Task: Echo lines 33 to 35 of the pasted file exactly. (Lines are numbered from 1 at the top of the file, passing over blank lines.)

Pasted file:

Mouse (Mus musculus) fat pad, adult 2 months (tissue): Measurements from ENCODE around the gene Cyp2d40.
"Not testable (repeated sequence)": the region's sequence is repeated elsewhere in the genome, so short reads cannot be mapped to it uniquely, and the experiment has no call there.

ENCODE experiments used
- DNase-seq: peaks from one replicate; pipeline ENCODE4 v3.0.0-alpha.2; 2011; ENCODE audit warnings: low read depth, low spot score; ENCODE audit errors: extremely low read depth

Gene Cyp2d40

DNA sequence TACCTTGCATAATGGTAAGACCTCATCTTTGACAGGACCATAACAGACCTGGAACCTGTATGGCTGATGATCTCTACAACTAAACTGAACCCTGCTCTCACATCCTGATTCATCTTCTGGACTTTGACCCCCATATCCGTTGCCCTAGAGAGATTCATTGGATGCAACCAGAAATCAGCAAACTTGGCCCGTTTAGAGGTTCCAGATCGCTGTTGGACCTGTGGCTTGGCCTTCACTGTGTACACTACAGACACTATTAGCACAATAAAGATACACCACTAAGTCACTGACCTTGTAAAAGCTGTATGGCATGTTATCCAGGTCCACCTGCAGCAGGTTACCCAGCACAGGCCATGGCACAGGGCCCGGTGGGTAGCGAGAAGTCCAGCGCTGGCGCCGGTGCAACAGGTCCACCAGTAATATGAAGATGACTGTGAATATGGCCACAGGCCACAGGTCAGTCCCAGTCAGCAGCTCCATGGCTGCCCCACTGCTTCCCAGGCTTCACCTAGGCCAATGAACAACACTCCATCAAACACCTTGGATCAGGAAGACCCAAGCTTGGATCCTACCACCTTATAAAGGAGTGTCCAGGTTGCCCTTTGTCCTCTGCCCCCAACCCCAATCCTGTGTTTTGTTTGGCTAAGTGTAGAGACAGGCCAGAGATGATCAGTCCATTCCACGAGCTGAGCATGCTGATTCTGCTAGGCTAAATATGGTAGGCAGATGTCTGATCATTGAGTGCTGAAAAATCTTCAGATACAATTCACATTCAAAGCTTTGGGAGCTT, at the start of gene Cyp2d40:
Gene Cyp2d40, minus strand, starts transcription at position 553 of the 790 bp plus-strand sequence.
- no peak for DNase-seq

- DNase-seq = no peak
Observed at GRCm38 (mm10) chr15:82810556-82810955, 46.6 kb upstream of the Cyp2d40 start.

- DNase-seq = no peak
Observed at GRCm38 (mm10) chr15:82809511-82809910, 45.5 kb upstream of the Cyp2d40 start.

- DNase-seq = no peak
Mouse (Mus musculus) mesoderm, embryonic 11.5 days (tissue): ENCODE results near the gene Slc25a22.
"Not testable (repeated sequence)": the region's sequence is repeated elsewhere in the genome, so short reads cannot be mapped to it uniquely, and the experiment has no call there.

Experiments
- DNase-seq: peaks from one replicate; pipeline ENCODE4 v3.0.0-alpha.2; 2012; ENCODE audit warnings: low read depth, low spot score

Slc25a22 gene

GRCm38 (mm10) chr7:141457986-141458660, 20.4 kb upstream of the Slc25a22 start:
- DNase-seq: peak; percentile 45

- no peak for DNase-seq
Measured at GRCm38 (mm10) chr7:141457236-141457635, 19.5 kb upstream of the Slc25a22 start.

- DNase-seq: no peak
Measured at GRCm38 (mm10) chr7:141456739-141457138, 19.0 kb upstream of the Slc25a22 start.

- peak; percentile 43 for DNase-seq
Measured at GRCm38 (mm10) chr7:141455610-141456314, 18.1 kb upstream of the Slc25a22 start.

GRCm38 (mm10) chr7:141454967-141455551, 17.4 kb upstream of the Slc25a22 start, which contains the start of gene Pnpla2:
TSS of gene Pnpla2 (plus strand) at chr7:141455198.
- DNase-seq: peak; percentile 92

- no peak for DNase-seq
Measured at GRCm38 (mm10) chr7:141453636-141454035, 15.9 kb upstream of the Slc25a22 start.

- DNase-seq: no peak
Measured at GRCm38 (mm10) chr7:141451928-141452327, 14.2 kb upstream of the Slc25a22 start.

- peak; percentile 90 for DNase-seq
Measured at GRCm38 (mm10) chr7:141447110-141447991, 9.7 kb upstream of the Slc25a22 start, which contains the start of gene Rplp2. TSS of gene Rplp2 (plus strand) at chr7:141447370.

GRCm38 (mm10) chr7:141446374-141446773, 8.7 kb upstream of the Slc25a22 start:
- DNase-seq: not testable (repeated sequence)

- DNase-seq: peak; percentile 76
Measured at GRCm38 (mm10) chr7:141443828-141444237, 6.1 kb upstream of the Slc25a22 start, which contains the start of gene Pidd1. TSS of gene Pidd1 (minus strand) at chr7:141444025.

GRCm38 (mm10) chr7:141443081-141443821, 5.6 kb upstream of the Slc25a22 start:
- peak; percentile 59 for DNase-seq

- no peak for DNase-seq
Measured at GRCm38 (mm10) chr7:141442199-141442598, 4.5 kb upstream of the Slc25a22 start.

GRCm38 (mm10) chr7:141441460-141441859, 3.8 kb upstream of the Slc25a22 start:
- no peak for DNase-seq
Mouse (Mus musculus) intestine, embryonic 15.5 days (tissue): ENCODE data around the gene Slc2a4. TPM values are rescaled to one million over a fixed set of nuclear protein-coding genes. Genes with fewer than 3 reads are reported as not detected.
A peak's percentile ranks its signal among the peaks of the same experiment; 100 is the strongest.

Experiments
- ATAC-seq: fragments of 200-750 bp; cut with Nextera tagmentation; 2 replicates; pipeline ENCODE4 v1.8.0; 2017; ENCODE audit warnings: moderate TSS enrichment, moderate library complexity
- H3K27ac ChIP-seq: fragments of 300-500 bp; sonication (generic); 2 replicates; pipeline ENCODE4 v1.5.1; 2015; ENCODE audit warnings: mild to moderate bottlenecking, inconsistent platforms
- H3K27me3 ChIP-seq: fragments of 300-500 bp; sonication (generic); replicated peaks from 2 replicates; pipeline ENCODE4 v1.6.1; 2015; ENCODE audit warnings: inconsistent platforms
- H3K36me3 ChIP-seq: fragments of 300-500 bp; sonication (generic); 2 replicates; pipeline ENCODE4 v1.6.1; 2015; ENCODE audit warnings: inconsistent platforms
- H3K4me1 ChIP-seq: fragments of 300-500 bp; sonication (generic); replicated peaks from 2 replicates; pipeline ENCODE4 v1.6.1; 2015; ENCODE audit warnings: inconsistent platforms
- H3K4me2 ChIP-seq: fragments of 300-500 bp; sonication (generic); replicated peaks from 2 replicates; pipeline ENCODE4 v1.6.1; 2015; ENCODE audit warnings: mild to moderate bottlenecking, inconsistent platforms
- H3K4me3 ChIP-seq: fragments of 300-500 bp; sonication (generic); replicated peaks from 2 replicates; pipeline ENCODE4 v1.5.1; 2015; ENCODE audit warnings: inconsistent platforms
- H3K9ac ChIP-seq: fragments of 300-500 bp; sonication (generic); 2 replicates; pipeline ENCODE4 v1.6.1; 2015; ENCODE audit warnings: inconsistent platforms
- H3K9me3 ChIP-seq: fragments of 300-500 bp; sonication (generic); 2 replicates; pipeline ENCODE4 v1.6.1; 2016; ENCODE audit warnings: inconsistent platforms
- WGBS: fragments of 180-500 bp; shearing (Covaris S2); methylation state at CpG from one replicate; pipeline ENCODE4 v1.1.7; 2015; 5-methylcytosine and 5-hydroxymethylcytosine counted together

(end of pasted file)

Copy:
Measured at GRCm38 (mm10) chr7:141451928-141452327, 14.2 kb upstream of the Slc25a22 start.

- peak; percentile 90 for DNase-seq
Measured at GRCm38 (mm10) chr7:141447110-141447991, 9.7 kb upstream of the Slc25a22 start, which contains the start of gene Rplp2. TSS of gene Rplp2 (plus strand) at chr7:141447370.